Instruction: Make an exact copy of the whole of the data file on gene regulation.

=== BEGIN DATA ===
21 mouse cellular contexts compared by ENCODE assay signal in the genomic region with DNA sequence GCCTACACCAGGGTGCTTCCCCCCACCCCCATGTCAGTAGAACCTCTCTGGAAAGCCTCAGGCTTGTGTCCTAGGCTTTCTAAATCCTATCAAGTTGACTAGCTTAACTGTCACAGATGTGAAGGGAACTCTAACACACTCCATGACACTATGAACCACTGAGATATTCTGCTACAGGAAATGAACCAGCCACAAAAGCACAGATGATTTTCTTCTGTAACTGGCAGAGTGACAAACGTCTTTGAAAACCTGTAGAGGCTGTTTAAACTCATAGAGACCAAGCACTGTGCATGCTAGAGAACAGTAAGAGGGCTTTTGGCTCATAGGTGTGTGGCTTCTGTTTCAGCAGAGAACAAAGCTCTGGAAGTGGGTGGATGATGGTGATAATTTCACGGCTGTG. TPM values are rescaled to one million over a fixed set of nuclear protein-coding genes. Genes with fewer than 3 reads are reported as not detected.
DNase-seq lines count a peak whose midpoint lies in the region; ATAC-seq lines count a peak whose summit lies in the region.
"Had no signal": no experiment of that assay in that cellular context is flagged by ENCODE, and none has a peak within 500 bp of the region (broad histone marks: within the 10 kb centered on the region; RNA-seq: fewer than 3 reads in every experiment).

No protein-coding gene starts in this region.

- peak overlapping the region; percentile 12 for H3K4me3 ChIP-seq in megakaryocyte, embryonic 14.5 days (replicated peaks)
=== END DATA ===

21 mouse cellular contexts compared by ENCODE assay signal in the genomic region with DNA sequence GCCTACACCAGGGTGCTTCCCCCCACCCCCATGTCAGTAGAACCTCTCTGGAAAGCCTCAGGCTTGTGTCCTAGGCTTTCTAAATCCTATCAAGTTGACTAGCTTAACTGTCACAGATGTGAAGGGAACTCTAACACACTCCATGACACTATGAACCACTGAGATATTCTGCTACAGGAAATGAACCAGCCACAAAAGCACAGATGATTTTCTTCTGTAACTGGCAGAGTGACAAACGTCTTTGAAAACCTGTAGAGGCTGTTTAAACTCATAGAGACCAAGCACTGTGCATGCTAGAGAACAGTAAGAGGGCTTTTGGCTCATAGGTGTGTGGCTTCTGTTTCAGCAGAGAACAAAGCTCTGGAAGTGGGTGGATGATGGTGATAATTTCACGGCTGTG. TPM values are rescaled to one million over a fixed set of nuclear protein-coding genes. Genes with fewer than 3 reads are reported as not detected.
DNase-seq lines count a peak whose midpoint lies in the region; ATAC-seq lines count a peak whose summit lies in the region.
"Had no signal": no experiment of that assay in that cellular context is flagged by ENCODE, and none has a peak within 500 bp of the region (broad histone marks: within the 10 kb centered on the region; RNA-seq: fewer than 3 reads in every experiment).

No protein-coding gene starts in this region.

- peak overlapping the region; percentile 12 for H3K4me3 ChIP-seq in megakaryocyte, embryonic 14.5 days (replicated peaks)